Once proud and flourishing, the Jewish communities of Egypt are today on the verge of extinction. With a generous research grant from the Orthodox Union, Dr. Ari Greenspan and Rabbi Dr Ari Z. Zivotofsky recently visited the dwindling Egyptian Jewish communities of Alexandria and Cairo to offer hope and encouragement to the few remaining Jews and to learn more about the rich Jewish life that once was.
Jews have lived in Alexandria since 332 BCE, shortly after the city was first founded. Alexander the Great encouraged Jews to move there, and they did in great numbers. Indeed, the Talmud discusses the massive synagogue of Alexandria in which those sitting in the back could not hear the cantor, so large was the synagogue. Centuries later, in Maimonides’ day, Cairo’s Jewish community was a center of Jewish commerce and scholarship.
Even in modern times, Jewish life flourished in Alexandria. Up until the 1940s, as many as 80,000 Jews lived in Egypt, significantly contributing to the country culturally and economically. But after the birth of Israel in 1948, and in the aftermath of the Arab-Israeli wars, thousands of Jews fled Egypt. The shuls were sold, torn down and built over or locked up. Today, there are fewer than fifty Jews—most of whom are intermarried, elderly and poor—left in all of Egypt. Insecure and afraid, the few Jews left are careful not to draw attention to themselves.
The Eliyahu Hanavi Synagogue, Alexandria, Egypt, 1994. The synagogue on Nabi Daniel Street once served as the central synagogue of Alexandria.
While making travel arrangements we discovered that Israel does not exist on the Egyptian airline web site. Despite Egypt’s peace treaty with the Jewish State, relations between the two countries remain tense. The demonizing of Israel and of Jews is common in the Egyptian press.
A policeman approached us when we arrived at the Alexandria airport, and we soon realized that a police escort had been arranged for us for the duration of our stay. With the rise of Islamic fundamentalism in the country, we were not ungrateful for the protection. (In fact, the security situation in Egypt is such that all shuls are heavily guarded at all times.) Interestingly, the locals we met were consistently friendly and gracious. Throughout our day-and-a-half stay in Alexandria, four policemen did not leave our side, not even at 2:00 AM when we went for a stroll in the still-bustling souk (market).
Yosef Gaon, the head of the tiny Jewish community in Alexandria, gave us a fascinating tour of what Jewish Alexandria was like decades ago.
Today, the sole intact shul in Alexandria is the 150-year-old Eliyahu Hanavi Sephardic synagogue. One of the largest synagogues in the Middle East, the magnificent building sits within a courtyard that once contained the Jewish school, the mikvah and the various communal offices.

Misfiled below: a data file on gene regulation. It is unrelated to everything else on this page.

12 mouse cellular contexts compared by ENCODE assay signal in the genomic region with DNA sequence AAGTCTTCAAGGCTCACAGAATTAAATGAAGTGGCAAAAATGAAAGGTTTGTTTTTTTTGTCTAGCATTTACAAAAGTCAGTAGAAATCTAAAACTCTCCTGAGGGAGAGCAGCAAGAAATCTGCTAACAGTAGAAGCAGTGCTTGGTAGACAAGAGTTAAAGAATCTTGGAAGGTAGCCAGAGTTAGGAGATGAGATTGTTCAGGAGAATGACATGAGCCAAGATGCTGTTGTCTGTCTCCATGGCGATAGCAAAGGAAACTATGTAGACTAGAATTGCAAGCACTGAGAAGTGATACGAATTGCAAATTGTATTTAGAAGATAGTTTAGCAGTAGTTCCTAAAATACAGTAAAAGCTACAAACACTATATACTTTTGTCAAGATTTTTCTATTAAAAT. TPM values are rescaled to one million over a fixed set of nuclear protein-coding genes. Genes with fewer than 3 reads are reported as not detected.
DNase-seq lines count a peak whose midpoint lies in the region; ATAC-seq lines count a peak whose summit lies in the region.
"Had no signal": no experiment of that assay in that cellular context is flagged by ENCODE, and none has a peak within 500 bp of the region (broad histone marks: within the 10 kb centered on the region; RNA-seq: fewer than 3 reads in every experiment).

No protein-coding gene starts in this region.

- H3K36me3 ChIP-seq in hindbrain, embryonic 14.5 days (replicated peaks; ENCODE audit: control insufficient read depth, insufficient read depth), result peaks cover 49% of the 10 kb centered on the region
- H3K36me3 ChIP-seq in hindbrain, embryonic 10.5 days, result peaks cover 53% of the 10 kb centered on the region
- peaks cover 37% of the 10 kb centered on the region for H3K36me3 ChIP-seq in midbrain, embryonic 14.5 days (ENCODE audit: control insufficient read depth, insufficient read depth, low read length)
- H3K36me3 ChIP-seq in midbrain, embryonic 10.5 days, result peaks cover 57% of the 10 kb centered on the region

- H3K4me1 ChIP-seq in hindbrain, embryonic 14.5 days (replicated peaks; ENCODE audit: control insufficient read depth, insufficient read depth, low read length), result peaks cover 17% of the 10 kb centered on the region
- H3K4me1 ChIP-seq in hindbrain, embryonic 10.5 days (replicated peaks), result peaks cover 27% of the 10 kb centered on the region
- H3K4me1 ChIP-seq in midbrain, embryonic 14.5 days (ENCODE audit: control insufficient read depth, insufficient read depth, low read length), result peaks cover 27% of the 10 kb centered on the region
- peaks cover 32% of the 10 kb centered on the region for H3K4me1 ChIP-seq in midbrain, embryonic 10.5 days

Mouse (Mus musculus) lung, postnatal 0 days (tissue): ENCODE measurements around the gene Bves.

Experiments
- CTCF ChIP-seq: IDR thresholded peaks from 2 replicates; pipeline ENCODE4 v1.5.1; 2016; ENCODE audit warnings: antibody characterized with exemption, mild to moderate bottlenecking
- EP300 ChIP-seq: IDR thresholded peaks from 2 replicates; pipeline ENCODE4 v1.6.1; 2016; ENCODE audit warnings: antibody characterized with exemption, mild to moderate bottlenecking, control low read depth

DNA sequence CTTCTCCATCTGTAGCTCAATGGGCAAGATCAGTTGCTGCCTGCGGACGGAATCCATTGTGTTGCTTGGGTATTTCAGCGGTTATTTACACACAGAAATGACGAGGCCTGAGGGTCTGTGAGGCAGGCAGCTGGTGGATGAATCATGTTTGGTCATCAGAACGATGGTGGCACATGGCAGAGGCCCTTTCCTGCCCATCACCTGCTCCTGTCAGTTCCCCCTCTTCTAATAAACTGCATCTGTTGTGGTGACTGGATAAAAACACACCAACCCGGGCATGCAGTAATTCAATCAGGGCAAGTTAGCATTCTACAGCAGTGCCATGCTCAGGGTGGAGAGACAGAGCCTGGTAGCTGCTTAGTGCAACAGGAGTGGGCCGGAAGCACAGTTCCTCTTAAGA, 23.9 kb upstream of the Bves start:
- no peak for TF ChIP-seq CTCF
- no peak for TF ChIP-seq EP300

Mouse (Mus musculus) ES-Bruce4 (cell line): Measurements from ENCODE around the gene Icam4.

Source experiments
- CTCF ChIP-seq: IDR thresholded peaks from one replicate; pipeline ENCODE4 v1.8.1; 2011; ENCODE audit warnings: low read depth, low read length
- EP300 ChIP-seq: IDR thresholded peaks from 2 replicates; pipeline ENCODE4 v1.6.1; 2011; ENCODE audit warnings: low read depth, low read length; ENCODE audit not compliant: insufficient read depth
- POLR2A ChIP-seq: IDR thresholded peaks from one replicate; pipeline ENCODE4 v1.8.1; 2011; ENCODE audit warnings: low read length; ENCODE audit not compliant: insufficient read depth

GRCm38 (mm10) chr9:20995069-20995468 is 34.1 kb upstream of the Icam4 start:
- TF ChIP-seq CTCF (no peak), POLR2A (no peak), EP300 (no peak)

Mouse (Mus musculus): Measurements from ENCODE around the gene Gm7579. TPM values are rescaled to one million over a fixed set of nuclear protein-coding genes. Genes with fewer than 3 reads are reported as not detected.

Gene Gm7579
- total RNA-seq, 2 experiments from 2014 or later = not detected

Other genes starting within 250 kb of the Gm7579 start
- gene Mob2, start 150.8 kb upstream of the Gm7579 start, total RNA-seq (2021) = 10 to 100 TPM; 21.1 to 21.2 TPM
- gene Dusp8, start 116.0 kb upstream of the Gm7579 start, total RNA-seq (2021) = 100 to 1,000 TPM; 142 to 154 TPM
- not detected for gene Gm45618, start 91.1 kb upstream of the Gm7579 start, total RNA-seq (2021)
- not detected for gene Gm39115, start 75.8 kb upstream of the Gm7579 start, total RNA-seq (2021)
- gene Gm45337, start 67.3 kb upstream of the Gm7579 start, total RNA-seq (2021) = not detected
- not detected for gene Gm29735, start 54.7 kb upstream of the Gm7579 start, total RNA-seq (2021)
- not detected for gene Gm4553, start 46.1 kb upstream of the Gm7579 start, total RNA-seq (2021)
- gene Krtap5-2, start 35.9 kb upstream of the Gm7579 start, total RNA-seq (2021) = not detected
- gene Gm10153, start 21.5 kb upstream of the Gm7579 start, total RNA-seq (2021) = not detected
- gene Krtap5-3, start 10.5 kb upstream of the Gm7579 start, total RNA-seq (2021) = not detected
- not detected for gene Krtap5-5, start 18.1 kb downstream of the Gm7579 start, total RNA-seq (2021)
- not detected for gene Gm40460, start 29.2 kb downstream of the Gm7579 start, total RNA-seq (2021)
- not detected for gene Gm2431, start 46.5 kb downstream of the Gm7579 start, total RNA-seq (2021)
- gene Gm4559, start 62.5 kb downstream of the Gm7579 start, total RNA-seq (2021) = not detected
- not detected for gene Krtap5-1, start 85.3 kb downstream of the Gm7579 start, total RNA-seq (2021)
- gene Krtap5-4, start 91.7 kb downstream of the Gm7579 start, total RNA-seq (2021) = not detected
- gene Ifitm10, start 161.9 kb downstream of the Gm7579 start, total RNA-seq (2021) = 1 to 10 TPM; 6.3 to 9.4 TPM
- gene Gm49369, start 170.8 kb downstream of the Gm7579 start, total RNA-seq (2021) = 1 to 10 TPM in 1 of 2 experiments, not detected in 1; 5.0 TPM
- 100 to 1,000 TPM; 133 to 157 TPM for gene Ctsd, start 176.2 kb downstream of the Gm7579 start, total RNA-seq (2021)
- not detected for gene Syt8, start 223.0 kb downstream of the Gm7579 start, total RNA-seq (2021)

A viable Jewish community needs a variety of institutions, and Alexandria has at least one very useful one: a well stocked and organized Jewish library. It is unfortunately not used much (although we greatly enjoyed leafing through the tomes), and the Egyptian government prefers that it remain locked. But there are over a dozen bookcases full of Jewish books including Gemarot, the Shulchan Aruch and hundreds of books of responsa. However, you will not find books published within the past fifty years. Everything in the library is older than that; many are 150 years old and older. The existence of such an impressive library indicates that the kehillah in Alexandria was once vibrant and learned.
We noticed roll-on stampers used to designate kosher meat among the artifacts our guide showed us. Not too long ago, Alexandria had its own kosher slaughtering house under local rabbinic supervision, but sadly, today, there is no one left in Alexandria to support such an enterprise.
We had another capable, if unusual, guide, in addition to Gaon: Abed Al Nabi, a Muslim from southern Egypt, who has worked for the Jewish community for decades and speaks fluent Hebrew. Nabi took us to see the mikvah in the community compound, which still exists but is no longer in use. He also showed us the matzah making machinery, which is rusty and old, but still in the community’s possession. The communal offices include a “court room” where the beit din used to convene and a large communal school building, which is today used as a Muslim school. The guided tour through the once Jewish buildings led by a Hebrew-speaking Egyptian was somewhat surreal.
Sixty sifrei Torah from all the shuls in Alexandria have been collected by the government and are now housed in the Eliyahu Hanavi Sephardic synagogue. The only other remaining shul in town is run down and, although still guarded by police, appears slated for destruction. The city has three Jewish cemeteries in various states of disrepair. Many tombstones are cracked, but the cemeteries are not entirely neglected. Non-Jewish caretakers tend to the cemeteries and live on the cemetery grounds. The vastness of the cemeteries and the magnificence of many of the tombstones attest to the impressive size and affluence of the community that once existed.